The U.S. dollar inched lower against a basket of currencies as its recent rally on concerns over escalating trade tensions showed signs of fading, while the offshore yuan held firm near a one-week high.
The dollar was a touch lower even after the U.S. Trade Representative’s office said late that the U.S. would begin collecting 25 percent tariffs on another $16 billion in Chinese goods later this month.
The move is the latest by U.S. President Donald Trump to put pressure on China to negotiate trade concessions after imposing tariffs on $34 billion in goods in July. China has vowed to retaliate to an equal degree.
In early trade, the dollar was down about 0.1 percent down on the day against a basket of six currencies , trading at 95.133. Overnight, it had dropped about 0.4 percent before retracing some losses.
“Market reaction to the headlines about the U.S.-China trade war is waning,” said Masafumi Yamamoto, chief currency strategist at Mizuho Securities.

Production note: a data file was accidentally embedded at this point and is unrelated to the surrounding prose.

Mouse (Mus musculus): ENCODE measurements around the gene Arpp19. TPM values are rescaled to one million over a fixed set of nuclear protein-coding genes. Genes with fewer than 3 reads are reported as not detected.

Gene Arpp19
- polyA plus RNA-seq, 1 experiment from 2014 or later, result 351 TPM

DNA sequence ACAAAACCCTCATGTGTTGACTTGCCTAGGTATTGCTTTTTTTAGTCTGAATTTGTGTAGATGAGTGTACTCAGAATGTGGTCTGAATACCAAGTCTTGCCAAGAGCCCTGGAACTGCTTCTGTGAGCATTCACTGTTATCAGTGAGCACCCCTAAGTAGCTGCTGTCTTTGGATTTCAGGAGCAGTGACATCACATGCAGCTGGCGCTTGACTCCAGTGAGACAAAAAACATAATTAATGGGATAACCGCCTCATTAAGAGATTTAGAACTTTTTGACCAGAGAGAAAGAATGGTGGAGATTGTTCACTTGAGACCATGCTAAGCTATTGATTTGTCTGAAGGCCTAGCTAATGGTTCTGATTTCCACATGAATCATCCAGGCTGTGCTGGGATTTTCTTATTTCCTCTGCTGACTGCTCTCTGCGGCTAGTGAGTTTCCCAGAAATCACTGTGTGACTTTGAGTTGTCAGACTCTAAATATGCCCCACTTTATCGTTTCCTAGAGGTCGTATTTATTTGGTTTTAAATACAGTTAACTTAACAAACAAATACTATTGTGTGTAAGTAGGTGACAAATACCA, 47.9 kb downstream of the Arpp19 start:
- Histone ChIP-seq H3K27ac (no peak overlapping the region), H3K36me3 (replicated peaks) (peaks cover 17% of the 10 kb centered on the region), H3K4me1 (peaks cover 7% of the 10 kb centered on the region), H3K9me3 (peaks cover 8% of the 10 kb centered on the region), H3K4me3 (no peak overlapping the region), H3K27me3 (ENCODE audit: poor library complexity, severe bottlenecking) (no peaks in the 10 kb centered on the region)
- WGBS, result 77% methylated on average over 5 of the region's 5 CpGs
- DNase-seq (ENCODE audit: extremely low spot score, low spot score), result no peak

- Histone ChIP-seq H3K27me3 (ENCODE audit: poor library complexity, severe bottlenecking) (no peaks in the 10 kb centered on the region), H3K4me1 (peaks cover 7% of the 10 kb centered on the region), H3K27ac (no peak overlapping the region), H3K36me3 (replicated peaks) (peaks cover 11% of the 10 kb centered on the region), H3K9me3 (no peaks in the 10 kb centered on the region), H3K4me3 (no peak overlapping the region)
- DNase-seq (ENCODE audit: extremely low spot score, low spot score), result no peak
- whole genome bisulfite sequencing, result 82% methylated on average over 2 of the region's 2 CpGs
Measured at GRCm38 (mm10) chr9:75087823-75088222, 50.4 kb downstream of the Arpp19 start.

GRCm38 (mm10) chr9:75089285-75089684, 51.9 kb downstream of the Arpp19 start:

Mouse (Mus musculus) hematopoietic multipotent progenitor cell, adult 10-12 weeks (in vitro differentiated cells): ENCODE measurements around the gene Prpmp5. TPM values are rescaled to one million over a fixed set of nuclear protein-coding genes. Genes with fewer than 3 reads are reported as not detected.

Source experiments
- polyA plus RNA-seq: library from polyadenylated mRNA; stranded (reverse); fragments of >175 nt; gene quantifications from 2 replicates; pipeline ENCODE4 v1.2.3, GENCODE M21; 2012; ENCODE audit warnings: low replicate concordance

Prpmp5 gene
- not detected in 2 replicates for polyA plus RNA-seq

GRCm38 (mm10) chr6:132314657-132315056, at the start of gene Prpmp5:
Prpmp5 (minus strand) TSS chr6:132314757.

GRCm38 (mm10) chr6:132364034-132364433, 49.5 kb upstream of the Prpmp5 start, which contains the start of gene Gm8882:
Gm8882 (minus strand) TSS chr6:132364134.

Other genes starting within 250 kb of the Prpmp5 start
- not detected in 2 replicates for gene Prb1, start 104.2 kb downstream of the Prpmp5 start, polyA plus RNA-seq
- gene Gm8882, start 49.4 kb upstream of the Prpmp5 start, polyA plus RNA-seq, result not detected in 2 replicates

“If there are clear signs of a slowdown of the U.S. economy due to the tariffs imposed in July, then I think the market will begin to price in slower rate hikes or no rate hikes by the Federal Reserve.”
Since mid-April, the dollar index has risen more than 6 percent, as the Federal Reserve raised interest rates, supporting dollar-buying.
In early trade, China’s offshore yuan and the Australian dollar were firm against the dollar.
The offshore yuan was more than 0.1 percent higher at 6.8140 yuan per dollar, changing hands near a one-week high of 6.8063.
The Aussie gained 0.1 percent to $0.7431 against the greenback. Overnight, it had rallied more than half-a-percent before giving up some gains.
The euro and the yen edged up a tad, trading at 1.1604 and 111.34 per dollar.